To make your website more accessible, it’s essential to provide alt text assistive technology for all relevant images. This includes charts, graphs, and other visual elements that may not seem necessary to describe at first glance. The alt text should be concise but descriptive enough to convey the image’s meaning accurately. WCAG suggests using “null” (empty) alt text for decorative images that don’t add any context or information to the page.

    3. Inaccessible Online Forms

Online forms are an integral part of many websites, used for various purposes such as contact forms, surveys, and registration forms. But these forms can pose significant accessibility barriers if not designed correctly.

Here are some common issues with online forms that can make them inaccessible to users with disabilities:

  • Lack of proper labeling: Form fields need to be clearly labeled so that screen readers can read them aloud for visually impaired users. Without proper labeling, these users may not know what information is required in a particular field or how to proceed with the form.
  • Insufficient error feedback: When a user makes a mistake while filling out a form, it’s crucial to provide clear and concise error messages. However, many forms fail to do so, leaving users confused about what went wrong and how to fix it.


When creating online forms, it’s essential to follow WCAG guidelines for accessibility. This includes using proper labeling for form fields and providing error messages that are easy to understand. Additionally, forms should be designed with keyboard navigation in mind, allowing users to tab through fields and submit the form without relying on a mouse.

    4. Lack of Video Captions

If a website contains videos, it’s important to provide captions for users who are deaf or hard of hearing. Captions are a text version of the audio in a video, allowing these users to follow along with the content.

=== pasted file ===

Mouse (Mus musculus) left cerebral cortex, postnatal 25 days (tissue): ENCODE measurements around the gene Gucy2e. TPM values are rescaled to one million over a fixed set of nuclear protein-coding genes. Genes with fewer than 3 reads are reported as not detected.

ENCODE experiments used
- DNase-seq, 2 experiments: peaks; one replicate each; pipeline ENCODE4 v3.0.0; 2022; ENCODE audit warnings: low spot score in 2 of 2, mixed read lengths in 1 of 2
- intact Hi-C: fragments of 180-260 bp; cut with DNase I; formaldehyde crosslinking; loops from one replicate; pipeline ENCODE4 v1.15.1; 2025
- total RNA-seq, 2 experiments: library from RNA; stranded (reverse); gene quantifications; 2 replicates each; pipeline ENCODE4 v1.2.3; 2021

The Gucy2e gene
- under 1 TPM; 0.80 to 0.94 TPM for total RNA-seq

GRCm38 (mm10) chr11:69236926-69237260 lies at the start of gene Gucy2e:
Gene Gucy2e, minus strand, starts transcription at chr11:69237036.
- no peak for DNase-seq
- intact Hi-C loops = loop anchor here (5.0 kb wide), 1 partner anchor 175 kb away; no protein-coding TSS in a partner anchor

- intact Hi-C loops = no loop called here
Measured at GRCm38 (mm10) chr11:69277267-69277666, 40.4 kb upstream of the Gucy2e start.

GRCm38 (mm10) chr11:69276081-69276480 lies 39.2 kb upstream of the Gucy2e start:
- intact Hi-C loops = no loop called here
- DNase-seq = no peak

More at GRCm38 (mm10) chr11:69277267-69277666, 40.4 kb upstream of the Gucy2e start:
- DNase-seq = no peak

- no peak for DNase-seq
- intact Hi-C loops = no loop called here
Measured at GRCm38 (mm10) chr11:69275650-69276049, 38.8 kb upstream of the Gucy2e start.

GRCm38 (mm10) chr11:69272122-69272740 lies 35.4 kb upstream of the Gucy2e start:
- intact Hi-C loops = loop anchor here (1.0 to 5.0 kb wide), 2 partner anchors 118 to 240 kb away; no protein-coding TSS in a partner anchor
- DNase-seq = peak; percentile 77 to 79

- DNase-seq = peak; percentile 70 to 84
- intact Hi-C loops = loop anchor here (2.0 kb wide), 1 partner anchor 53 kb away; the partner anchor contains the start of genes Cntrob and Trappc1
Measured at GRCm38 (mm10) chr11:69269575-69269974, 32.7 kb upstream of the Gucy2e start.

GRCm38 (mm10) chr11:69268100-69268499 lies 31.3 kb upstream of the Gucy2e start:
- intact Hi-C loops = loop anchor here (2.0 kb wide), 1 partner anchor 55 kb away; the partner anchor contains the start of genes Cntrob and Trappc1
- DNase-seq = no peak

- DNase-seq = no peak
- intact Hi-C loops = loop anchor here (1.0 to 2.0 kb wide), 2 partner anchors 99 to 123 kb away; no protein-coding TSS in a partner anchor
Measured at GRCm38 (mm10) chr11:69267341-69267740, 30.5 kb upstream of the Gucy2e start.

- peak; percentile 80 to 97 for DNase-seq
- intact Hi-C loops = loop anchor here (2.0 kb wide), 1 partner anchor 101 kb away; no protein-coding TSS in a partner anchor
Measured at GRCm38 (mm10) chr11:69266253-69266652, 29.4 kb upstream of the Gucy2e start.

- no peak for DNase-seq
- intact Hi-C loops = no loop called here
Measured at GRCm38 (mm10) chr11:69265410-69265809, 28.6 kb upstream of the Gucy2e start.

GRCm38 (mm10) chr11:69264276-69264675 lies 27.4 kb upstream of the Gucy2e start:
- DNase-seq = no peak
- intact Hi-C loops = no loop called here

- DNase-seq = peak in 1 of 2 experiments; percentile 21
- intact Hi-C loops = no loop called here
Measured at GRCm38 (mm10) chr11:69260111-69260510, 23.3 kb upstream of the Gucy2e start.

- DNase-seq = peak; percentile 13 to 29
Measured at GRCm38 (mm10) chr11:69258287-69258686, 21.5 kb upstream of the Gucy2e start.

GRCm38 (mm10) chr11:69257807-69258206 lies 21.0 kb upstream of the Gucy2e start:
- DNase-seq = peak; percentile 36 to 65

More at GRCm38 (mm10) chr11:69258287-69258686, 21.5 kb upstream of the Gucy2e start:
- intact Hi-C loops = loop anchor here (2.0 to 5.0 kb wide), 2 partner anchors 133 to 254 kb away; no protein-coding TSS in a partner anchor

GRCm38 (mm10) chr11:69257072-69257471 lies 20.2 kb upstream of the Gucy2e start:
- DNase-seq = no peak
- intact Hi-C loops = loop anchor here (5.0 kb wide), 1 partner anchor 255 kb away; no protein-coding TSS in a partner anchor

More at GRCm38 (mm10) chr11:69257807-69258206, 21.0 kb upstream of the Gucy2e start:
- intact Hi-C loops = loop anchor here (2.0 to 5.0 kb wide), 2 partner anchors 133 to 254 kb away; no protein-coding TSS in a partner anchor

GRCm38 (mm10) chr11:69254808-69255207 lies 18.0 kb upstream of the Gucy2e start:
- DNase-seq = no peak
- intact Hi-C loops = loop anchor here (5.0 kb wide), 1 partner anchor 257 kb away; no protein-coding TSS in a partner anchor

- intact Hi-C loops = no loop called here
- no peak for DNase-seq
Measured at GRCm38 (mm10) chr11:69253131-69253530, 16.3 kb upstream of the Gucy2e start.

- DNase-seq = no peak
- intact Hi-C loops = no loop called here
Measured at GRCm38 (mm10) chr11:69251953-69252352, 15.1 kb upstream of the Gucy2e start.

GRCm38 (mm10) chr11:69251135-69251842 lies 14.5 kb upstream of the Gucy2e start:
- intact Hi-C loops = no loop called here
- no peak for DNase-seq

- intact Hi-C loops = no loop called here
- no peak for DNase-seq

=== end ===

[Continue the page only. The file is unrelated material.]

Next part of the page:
However, many website owners fail to provide captions for their videos, making them inaccessible to this group of users. This is not only a violation of accessibility standards but also excludes a significant portion of your audience from accessing your video content.


To make videos accessible, website owners should provide captions for all their videos. Additionally, they can also offer transcripts of the video’s audio, which allows users to read the entire script instead of just the spoken words.

    5. Mouse-Only Navigation

Using a mouse to navigate a website is common for most users. However, it can be challenging or impossible for some individuals with disabilities.

For example, individuals with motor disabilities may have difficulty controlling and moving a mouse cursor accurately. This issue becomes even more frustrating when critical elements of the website, such as menus or links, can only be accessed through a mouse.


To make websites accessible to individuals with motor disabilities, website owners should design them with keyboard navigation. This means that all important elements of the website, such as menus and links, should be easily accessible using only a keyboard.


As you can see, there are many ways to make a website more accessible for individuals with disabilities. From providing captions for videos to designing with keyboard navigation in mind, every small change can make a big difference.

If you need help with making your website more accessible, the Ayokay team is here to assist you. We believe in creating an inclusive online experience for all users, and we are dedicated to helping businesses achieve that goal.

Contact us today to learn more about our web design services.